1.   Procedure:   Pour exactly 1000 mL (1 Liter) of cool tap water
into the container. Using the thermometer, stir the water, then measure
and record the temperature. For accurate results the water should be
about 60 degrees F (20 degrees C).
   2. Place the container on the center of the oven cooking shelf (do
not leave the thermometer in the container and remove any metal racks),
and heat the water (at full power) for 63 seconds. Use the second hand
of a watch, not the oven timer. [OLD OLD ovens]
   3. After the heating time is completed, immediately remove the
container, stir the water, re-measure and record the temperature of the
heated water.
   4. Subtract the starting water temperature (step 2) from the ending
water temperature (step 3) to obtain the temperature rise.
   5.
      To determine the output power in watts, multiply the total
temperature rise by a factor of:
          38.75 , if you're using a Fahrenheit thermometer;
          70 , if you're using a centigrade thermometer.

{some other sites say multiply by 35 for delta in F.
Someone want to derive the equations from first principles?}

Robert

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2004\08\02@220223 by Robert Ussery

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>-----Original Message-----
>From: pic microcontroller discussion list [PICLISTspam_OUTspam@spam@MITVMA.MIT.EDU]
>On Behalf Of Robert B.


>I read it as "your mileage will probably vary", but on second thought its
>probably "your mother would probably vomit".

Gotcha... Given the original context, I'm sure you're right.

Your mother probably would vomit if she could see how you live, eating only
microwave cooked food, tanning with a broken microwave oven, etc.*
<grin>

Darn it, Russell, you're talking over my head, again.

But then again, YMWPV.

- Robert






* for those on this list with no sense of humor, this is sarcasm. Just
CYA-ing (or would that be CMA-ing?)

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2004\08\02@222143 by Robert B.

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FWIW I'm planning on ditching the death-ray, just because theres no sense in
taking any easily avoidable risk.  But...  I'm still not convinced there's
much danger to be had in my particular unit.  I tried the water-bag test,
and it didn't feel any warmer than when the test started.  Waving one of
those tiny little fluorescent camping-lantern tubes around the edge it was
dropped on reveals a small area in which the tube is lit ever-so-dimly,
unobservable except in the dark, and even then you have to look closely.  No
heat is sensed (with my hand) around any portion of the microwave while its
running, and it still cooks food as fast as it ever did.  Moreover, I don't
ever run it empty, so the majority of the death-ray is absorbed by the food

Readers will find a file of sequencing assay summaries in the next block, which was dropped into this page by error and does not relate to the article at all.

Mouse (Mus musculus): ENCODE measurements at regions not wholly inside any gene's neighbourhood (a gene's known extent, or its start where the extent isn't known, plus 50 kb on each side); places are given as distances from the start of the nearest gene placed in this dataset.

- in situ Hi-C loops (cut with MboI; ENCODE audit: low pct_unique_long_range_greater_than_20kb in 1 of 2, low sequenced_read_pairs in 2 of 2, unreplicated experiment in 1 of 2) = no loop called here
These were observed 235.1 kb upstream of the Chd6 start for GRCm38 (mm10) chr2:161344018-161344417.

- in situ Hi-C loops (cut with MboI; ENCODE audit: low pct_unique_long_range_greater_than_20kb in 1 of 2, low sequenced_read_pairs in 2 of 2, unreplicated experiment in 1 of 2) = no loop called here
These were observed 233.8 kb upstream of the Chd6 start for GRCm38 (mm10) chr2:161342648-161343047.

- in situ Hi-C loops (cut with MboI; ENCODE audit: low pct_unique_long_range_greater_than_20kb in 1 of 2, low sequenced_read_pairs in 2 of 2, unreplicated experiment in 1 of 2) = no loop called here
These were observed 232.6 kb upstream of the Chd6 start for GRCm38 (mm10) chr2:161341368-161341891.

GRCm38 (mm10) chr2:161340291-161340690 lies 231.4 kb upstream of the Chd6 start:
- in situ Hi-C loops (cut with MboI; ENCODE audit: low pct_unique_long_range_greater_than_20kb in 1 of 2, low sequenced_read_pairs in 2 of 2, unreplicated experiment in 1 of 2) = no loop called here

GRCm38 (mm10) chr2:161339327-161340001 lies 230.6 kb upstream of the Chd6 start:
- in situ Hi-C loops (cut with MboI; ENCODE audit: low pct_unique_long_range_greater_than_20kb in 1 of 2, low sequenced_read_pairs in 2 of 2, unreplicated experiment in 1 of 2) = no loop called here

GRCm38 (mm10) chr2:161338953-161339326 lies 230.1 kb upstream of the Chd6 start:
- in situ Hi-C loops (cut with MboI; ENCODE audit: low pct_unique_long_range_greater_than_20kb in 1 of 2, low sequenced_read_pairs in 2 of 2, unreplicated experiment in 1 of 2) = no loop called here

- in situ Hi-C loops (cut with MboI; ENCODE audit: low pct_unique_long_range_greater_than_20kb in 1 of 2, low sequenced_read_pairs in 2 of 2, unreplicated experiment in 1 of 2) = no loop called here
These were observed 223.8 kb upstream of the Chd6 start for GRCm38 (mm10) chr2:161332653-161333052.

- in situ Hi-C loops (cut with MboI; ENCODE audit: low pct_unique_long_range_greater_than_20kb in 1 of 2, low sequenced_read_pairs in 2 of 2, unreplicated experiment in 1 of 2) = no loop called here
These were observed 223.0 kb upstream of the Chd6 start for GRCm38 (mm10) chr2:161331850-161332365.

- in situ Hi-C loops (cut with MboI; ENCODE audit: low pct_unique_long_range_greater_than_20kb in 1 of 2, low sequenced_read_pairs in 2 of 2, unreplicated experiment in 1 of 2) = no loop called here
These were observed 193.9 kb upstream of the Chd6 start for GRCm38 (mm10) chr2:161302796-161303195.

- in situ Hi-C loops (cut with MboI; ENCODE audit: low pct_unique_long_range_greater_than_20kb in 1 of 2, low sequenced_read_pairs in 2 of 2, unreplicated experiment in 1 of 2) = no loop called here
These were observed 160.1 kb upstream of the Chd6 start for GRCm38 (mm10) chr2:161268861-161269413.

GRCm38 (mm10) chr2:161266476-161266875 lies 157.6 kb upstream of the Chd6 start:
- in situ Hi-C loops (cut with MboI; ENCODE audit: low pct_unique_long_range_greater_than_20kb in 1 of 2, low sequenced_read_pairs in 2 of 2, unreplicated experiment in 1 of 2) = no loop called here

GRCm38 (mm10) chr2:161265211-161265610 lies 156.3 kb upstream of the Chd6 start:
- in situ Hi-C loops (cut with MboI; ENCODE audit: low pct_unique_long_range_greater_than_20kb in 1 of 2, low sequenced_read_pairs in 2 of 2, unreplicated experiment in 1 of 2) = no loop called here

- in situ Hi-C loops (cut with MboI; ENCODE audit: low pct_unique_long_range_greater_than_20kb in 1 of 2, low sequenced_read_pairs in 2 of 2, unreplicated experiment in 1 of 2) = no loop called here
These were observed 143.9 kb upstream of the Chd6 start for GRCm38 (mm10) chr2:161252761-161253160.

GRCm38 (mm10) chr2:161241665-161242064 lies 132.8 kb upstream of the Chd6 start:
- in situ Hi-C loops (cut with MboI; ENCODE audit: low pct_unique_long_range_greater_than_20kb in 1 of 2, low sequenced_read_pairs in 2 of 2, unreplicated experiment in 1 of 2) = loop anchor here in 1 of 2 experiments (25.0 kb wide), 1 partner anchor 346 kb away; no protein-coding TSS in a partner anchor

I'm about to eat.

After a century or so of debate, I'm of the opinion that firm facts and
studies would have clearly demonstrated any long-term harmful effects of
non-ionizing radiation.  Aside from cooking your corneas (which happens
fairly quickly), I haven't seen anything more than a statistical blip in any
of the related medical studies.  Everybody "warns" against it, but nobody
has any significant evidence that it actually does long term harm.  IMHO its
a non-problem.  Sort of like people freaking out about a bit of
ionizing-radiation every now and then.

The warning labels all read like death-ray radiation warning labels should,
but thats certainly more for liability than anything else.  I hardly take
warning labels to be an objective source of scientific fact, though they
should of course (at the very least) be carefully considered before ignoring
them ;)

Moreover, all the "harmful effects" I've encountered in any study I've read
from non-ionizing radiation were more or less instantaneous.  IE if your
corneas are gonna be cooked you'll find out real quick, as opposed to
cumulatively over weeks, months or years.

But yes, I'll cave to safety and get rid of it.  But when I dispose of it,
its gonna be a fantastic explosion for sure.  None of this just smashing it
with a brick stuff.

{Original Message removed}

2004\08\02@224046 by Russell McMahon

face
flavicon
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> >YMWPV.

YMMV       = Your mileage may vary
YMWPV    = Your mileage will probably vary :-)



       RM        = Russell McMahon

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2004\08\03@015418 by Roland

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>I work in Neuroscience, and have reviewed the literature because
>of the RF excited implanted stimulators we use for rehab. FES.
>
>There are also TNS (Transcranial Neural Stimulators) which create
>kilo Tesla fields to directly stimulate deep brain regions.
>None of the 10's of thousands of patients exposed to these
>fields has ever been reported as having come down with brain